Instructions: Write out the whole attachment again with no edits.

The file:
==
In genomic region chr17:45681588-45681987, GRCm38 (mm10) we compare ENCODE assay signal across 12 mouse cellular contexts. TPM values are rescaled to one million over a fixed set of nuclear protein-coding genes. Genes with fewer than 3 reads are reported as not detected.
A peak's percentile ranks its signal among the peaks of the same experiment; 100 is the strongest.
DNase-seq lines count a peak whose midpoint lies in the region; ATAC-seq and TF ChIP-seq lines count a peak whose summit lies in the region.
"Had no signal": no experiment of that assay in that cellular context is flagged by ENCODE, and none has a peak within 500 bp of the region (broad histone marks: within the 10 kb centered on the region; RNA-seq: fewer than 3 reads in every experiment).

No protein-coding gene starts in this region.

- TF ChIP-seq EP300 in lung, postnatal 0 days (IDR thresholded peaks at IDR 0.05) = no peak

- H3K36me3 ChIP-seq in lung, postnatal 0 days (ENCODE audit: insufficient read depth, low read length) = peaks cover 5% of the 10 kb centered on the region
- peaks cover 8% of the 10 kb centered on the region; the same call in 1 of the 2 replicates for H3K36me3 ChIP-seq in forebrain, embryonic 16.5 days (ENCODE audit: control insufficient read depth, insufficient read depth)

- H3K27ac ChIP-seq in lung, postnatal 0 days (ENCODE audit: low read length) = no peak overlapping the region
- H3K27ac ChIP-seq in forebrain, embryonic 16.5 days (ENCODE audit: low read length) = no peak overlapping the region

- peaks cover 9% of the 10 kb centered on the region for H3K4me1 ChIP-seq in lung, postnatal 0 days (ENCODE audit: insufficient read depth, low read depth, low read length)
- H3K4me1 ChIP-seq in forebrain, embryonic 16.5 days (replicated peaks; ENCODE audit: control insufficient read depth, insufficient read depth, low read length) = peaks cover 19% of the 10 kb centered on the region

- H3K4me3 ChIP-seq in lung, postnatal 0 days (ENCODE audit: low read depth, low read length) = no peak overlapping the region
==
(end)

In genomic region chr17:45681588-45681987, GRCm38 (mm10) we compare ENCODE assay signal across 12 mouse cellular contexts. TPM values are rescaled to one million over a fixed set of nuclear protein-coding genes. Genes with fewer than 3 reads are reported as not detected.
A peak's percentile ranks its signal among the peaks of the same experiment; 100 is the strongest.
DNase-seq lines count a peak whose midpoint lies in the region; ATAC-seq and TF ChIP-seq lines count a peak whose summit lies in the region.
"Had no signal": no experiment of that assay in that cellular context is flagged by ENCODE, and none has a peak within 500 bp of the region (broad histone marks: within the 10 kb centered on the region; RNA-seq: fewer than 3 reads in every experiment).

No protein-coding gene starts in this region.

- TF ChIP-seq EP300 in lung, postnatal 0 days (IDR thresholded peaks at IDR 0.05) = no peak

- H3K36me3 ChIP-seq in lung, postnatal 0 days (ENCODE audit: insufficient read depth, low read length) = peaks cover 5% of the 10 kb centered on the region
- peaks cover 8% of the 10 kb centered on the region; the same call in 1 of the 2 replicates for H3K36me3 ChIP-seq in forebrain, embryonic 16.5 days (ENCODE audit: control insufficient read depth, insufficient read depth)

- H3K27ac ChIP-seq in lung, postnatal 0 days (ENCODE audit: low read length) = no peak overlapping the region
- H3K27ac ChIP-seq in forebrain, embryonic 16.5 days (ENCODE audit: low read length) = no peak overlapping the region

- peaks cover 9% of the 10 kb centered on the region for H3K4me1 ChIP-seq in lung, postnatal 0 days (ENCODE audit: insufficient read depth, low read depth, low read length)
- H3K4me1 ChIP-seq in forebrain, embryonic 16.5 days (replicated peaks; ENCODE audit: control insufficient read depth, insufficient read depth, low read length) = peaks cover 19% of the 10 kb centered on the region

- H3K4me3 ChIP-seq in lung, postnatal 0 days (ENCODE audit: low read depth, low read length) = no peak overlapping the region